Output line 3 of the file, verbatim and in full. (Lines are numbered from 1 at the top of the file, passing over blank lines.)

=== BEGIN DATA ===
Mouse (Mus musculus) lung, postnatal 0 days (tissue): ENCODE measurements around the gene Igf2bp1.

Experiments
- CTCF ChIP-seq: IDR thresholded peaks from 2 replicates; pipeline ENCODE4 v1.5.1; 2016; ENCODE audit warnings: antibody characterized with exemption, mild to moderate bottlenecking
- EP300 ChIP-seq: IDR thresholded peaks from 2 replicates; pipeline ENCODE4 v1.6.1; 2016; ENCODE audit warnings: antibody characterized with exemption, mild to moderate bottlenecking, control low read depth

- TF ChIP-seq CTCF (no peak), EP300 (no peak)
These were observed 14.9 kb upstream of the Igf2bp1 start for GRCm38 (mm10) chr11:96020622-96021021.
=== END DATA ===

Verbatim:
- CTCF ChIP-seq: IDR thresholded peaks from 2 replicates; pipeline ENCODE4 v1.5.1; 2016; ENCODE audit warnings: antibody characterized with exemption, mild to moderate bottlenecking